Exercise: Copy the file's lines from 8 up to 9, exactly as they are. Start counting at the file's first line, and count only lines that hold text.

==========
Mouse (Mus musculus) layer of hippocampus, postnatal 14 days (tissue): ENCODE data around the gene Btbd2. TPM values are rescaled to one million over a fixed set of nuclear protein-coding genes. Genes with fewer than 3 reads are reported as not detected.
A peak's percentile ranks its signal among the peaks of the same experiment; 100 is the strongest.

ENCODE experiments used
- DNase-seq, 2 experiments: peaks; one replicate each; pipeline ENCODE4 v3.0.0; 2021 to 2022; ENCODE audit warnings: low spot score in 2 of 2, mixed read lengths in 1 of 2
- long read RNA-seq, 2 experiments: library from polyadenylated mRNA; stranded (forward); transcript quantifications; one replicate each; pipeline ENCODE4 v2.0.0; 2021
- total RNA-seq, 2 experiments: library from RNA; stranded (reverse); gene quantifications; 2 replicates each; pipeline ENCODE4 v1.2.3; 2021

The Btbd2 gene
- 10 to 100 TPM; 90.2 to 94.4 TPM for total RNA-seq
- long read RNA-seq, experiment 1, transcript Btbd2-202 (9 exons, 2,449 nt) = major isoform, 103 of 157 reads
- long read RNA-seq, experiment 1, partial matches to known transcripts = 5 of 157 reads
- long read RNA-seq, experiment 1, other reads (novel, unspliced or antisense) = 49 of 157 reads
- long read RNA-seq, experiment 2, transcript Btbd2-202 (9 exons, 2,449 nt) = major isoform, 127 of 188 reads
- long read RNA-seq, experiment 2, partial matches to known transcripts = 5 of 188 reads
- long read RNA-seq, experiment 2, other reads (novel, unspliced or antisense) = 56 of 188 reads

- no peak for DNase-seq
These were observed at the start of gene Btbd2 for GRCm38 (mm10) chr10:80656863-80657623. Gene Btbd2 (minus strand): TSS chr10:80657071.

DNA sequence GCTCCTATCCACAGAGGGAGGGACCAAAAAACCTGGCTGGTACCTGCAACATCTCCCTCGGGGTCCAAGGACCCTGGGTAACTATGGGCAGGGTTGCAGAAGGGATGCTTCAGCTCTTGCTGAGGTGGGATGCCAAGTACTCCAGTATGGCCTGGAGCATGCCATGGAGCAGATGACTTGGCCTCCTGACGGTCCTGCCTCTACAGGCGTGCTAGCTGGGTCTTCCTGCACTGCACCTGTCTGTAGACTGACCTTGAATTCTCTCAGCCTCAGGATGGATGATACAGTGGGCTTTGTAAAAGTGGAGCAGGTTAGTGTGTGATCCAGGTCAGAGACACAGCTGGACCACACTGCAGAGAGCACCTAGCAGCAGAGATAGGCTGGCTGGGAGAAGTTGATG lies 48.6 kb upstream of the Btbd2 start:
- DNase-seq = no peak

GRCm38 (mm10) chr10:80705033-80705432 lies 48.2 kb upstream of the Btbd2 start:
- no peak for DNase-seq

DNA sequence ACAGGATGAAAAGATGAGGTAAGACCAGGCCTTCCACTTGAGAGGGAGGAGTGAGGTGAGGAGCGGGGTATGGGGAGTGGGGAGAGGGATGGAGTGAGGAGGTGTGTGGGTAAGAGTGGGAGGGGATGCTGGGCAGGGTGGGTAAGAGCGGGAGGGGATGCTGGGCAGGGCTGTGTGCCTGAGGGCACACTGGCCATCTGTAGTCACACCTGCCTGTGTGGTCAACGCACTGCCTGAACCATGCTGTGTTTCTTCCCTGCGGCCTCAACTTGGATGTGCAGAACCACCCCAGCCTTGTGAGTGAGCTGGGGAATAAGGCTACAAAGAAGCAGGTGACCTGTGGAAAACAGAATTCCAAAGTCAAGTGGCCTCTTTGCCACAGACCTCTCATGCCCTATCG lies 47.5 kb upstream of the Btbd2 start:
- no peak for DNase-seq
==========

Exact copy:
- 10 to 100 TPM; 90.2 to 94.4 TPM for total RNA-seq
- long read RNA-seq, experiment 1, transcript Btbd2-202 (9 exons, 2,449 nt) = major isoform, 103 of 157 reads